Updated news on the Gambino, Genovese, Bonanno, Lucchese and Colombo Organized Crime Families of New York City.

Thursday, April 7, 2016

Cops find thousands of rounds of ammunition in Bonanno moster's home

Mob Arrests on old-school mob activity: gambling, loan sharking, extortion and drugs
A reputed mobster got an early-morning visit from an NYPD squad that rummaged through his home and found socks stuffed with guns, tons of cash and thousands of live ammunition rounds, prosecutors allege.

NYPD Det. Gilberto Vazquez outlined the items recovered in the search of alleged Bonanno associate Nicholas Bernhard's Rockland County home and his connection to the four defendants during his testimony in the Bonanno mob family trial Wednesday in Manhattan Supreme Court.
The alleged Bonanno crime family members – Anthony "Skinny" Santoro, 52, of Great Kills, Nicholas Santora, 73, Vito Badamo and Ernest Aiello, 36 - are charged with enterprise corruption, including extortion, gambling, drug dealing and loansharking.
They, along with Bernhard, were busted in July 2013. Bernhard later took a plea deal, prosecutors said.
The state claims the crew helped Bernhard become president of Teamsters Union Local 917, and he then used his position to assist in the enterprise's loansharking and gambling operations. Union members, the prosecution says, allegedly borrowed money from and placed bets with the Bonanno crime family.
Vazquez was a member of the 10-man group that raided Bernhard's home in the early morning hours.
After a nine-hour search, authorities recovered 20 handguns, including revolvers and pistols, nine magazines, brass knuckles, paperwork with dates, dollar amounts and initials, $170,370 in cash and 130 savings bonds with a face value of more than $39,000 with Bernhard's name on them from the single-family home on Terrace Avenue, the cop said.
"There was thousands of live rounds of ammunition," Vazquez testified.
Some of the guns, the detective said, were concealed in socks and canvass bags and were seized from safes in the master bedroom closet and in the basement.
In the home office, police found one photo of Bernhard and Santoro and another picture of Santoro, Badamo and Bernhard was found in the bedroom nightstand, according to the cop.
Vazquez arrested Bernhard the same day the other defendants were rounded up, and as he was walking him to a holding cell in a Brooklyn precinct, Bernhard had a little message for the detective.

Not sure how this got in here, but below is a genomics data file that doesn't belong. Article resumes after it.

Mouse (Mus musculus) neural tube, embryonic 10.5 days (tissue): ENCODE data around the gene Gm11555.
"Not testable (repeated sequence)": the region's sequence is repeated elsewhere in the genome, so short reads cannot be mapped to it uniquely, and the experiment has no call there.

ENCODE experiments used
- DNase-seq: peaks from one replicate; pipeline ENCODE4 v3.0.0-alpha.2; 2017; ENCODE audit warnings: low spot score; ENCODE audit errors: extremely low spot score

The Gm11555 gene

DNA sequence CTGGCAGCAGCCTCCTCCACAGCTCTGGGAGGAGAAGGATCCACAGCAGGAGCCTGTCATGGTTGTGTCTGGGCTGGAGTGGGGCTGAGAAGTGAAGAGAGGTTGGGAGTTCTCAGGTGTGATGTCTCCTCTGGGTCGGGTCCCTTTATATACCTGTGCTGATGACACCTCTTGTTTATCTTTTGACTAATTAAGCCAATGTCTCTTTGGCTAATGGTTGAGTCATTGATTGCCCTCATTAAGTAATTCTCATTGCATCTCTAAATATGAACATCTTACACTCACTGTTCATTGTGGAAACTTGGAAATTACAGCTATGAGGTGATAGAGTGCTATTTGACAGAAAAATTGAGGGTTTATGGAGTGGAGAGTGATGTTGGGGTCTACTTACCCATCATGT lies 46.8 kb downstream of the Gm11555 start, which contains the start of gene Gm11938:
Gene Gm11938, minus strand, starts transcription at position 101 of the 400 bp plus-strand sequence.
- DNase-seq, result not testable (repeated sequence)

"Bernhard told me, 'I hope you're taking care of my guns and I want my $170,000 back,'" Vazquez testified.
Badamo, Aiello and Santoro were already in the cell, and when Bernhard arrived, he hugged Badamo and Santoro, the cop said.
"'This is a friend of mine,'" Vazquez said Badamo told Aiello when introducing him to Bernhard.
Vazquez said "friend of mine" is reference to an LCN associate, or La Cosa Nostra, an organized crime family.
On cross-examination, Badamo's attorney, Joseph Donatelli, scrutinized the execution of the search.
The defense claims the guns were registered and still had the serial numbers, which would allow the police to trace an owner.
But they didn't.
"We didn't run raps," Vazquez admitted.
Donatelli argued the detective tainted the guns when he didn't use gloves to recover the weapons.
"You contaminated these guns," the lawyer said.
Vazquez agreed.
"The house was clean so I didn't need to wear gloves," the cop testified. "Even if the guns were legally obtained, we'd take it away regardless because it's part of the investigation.
"But I can't say if they belong to Nicholas Bernhard."
The La Cosa Nostra reference, Donatelli argued, is a common saying.
"Have you ever used that term, detective?" the lawyer asked.
"I have," Vazquez said. "It was a cool thing to hear."
Vazquez previously testified about surveillance he conducted on Badamo, including a meeting with Santoro at a Bayside diner, but the defense argued the detective never saw Badamo engaged in any wrongdoing.
"I observed no criminal activity," Vazquez admitted.
The state claims Santora is the crime family's ringleader, and he was in charge of an Internet gambling site, sold prescription drugs, such as oxycodone and Viagra, on the black market, and the other three defendants were his underlings.
Santora, who cops say is nicknamed "Captain Crunch," inspired the character played by the late Bruno Kirby in the 1997 film "Donnie Brasco."
Testimony resumes Thursday morning.



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